In parallel with the Goomwave fiasco, players are finally putting a microscope to boxes, perhaps since they have become more widely adopted and more apparent than ever with LAN tournaments returning. The discourse surrounding this has also been a nightmare. The full range of implications of digital inputs is poorly understood, as highlighted by box-defenders jumping to “Wizzrobe’s SDI” as justification for box SDI being balanced. The opposite is true too, with non-box players generally having a poor understanding of how specific techniques work with box and its implications on gameplay. After surveying nearly every current top player at Mainstage, Summit, and SWT Championships, it’s clear that the prevailing opinion among them is that box controllers need to be further nerfed or banned entirely, but they are afraid to speak publicly on this due to the inevitable social media backlash and not having a detailed enough understanding of the situation. The fact that the best players in the world don’t think they know enough to have fully educated discussion further illustrates the problem we’re dealing with. Under these conditions, progress in coming to a community consensus is exceedingly difficult.
So what are the possible solutions here? We could always hit the big red button and ban everything that isn’t a standard GCC, but then we’d literally be shutting down entire businesses dedicated to the controller market, let alone crippling the hundreds (if not thousands) of players who‘ve put a massive amount of time into playing on these controllers, many of whom physically cannot play on GCCs due to hand/wrist injuries. Other than the nuclear option we can look for a balance of box nerfs and GCC buffs that miraculously lands on a happy equilibrium, but I’m skeptical that such a possibility exists. How do you even nerf to account for having no travel time and exact coordinate precision, both inherent characteristics of box controllers? Arte recently had a thoughtful suggestion, but do we really want to deliberately add RNG to controllers? Are we really okay with Goomwaves introducing a software layer to manipulate controller inputs between the player and the game? Written on paper it sounds as ridiculous as ever, yet it might be the only viable alternative at this point.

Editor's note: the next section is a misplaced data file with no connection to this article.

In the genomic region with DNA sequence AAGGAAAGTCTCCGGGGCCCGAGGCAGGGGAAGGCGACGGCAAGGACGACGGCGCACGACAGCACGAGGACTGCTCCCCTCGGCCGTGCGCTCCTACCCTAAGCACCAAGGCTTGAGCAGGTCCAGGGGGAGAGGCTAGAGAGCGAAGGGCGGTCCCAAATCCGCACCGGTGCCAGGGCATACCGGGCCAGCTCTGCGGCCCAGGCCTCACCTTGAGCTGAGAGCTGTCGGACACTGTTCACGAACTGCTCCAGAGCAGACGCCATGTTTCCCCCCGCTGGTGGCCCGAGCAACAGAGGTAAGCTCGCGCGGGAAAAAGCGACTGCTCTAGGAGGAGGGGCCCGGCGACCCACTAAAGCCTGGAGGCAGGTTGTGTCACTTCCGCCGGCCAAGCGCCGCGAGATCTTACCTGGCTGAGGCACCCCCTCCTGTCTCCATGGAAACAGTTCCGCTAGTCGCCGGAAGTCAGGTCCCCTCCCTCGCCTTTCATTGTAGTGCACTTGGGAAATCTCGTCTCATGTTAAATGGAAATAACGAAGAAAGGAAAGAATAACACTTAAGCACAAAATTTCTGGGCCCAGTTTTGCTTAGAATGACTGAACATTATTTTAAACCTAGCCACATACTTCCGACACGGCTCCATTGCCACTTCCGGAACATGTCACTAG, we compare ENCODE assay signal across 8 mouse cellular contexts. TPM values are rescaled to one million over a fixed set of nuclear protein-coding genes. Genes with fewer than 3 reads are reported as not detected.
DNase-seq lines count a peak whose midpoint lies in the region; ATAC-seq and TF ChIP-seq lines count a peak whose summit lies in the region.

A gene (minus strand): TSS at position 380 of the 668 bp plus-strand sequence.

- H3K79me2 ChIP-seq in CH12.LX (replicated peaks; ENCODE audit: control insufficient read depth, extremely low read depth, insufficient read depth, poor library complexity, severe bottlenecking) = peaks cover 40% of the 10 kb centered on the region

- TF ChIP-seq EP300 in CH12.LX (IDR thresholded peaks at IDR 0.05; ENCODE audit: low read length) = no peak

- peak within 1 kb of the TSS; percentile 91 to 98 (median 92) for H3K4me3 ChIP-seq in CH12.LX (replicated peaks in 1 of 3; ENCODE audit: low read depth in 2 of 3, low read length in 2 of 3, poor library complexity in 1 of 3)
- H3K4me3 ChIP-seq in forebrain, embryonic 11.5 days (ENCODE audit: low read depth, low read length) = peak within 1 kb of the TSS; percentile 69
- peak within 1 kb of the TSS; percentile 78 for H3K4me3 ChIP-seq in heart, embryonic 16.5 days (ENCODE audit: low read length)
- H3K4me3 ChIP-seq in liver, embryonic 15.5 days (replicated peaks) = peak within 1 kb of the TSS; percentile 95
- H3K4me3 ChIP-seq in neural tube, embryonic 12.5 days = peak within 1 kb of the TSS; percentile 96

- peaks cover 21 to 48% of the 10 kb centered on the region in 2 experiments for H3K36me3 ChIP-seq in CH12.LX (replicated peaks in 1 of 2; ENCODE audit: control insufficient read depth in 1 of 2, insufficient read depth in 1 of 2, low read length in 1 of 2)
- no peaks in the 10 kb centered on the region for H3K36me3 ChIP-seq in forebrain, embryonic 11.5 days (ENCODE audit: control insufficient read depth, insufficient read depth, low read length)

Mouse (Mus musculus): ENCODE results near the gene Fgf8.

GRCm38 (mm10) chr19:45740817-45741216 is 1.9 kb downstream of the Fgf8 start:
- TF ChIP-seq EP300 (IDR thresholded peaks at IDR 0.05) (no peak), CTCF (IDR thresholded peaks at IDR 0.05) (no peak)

If there’s one course of action I’m confident in though, it’s that open source firmwares for both box controllers and GCCs is a must. Otherwise what’s to stop people from making their own proprietary homebrew controllers with features and input methods they don’t want to share with anyone else? Is electrical engineering really a skill we think should be tested in Melee tournaments? Not to mention numerous times that folks looking into controllers have been misled by documentation or word-of-mouth that obscures what’s actually going on under the hood with controller software.
The Melee competitive scene is at a crossroads. Competitive integrity, the backbone of the entire competitive ecosystem, is in serious jeopardy. As soon as it gets called into question, players may consider retirement, tournaments may become a farce, results risk losing all legitimacy, and outside investment may evaporate. To put it bluntly, we actually risk permanently damaging the entire competitive scene over this. It may sound like hyperbole, but there have been examples of this in esports. FPS communities have been dealing with the controller vs. keyboard & mouse debate for years, especially since the introduction of crossplay. You literally can’t watch a match with Aim Assist without someone commenting on if the player is cheating or not. Sound familiar? Box players don’t like being labeled as cheaters either, yet how can you blame them for technically playing by the rules?
A future where players are compelled to play on boxes and other alternative controllers to viably compete at the top level is at our doorstep. Such a future could completely destroy the scene by encouraging pros to quit, bottlenecking access with limited supply, diminishing the legacy of historical tournaments, and derailing tournament discourse to controllers rather than the actual gameplay and results. This may also seem hyperbolic, but we are already seeing shades of this happen right before our eyes. iBDW and Leffen have talked about switching to Frame1, players are still complaining about not being able to get a rectangle or a Goomwave, and it’s hard to find conversation about Swift’s Pikachu without mentioning the B0XX.
But perhaps the most alarming realization of all is that, as far back as 2016, Blur was right all along.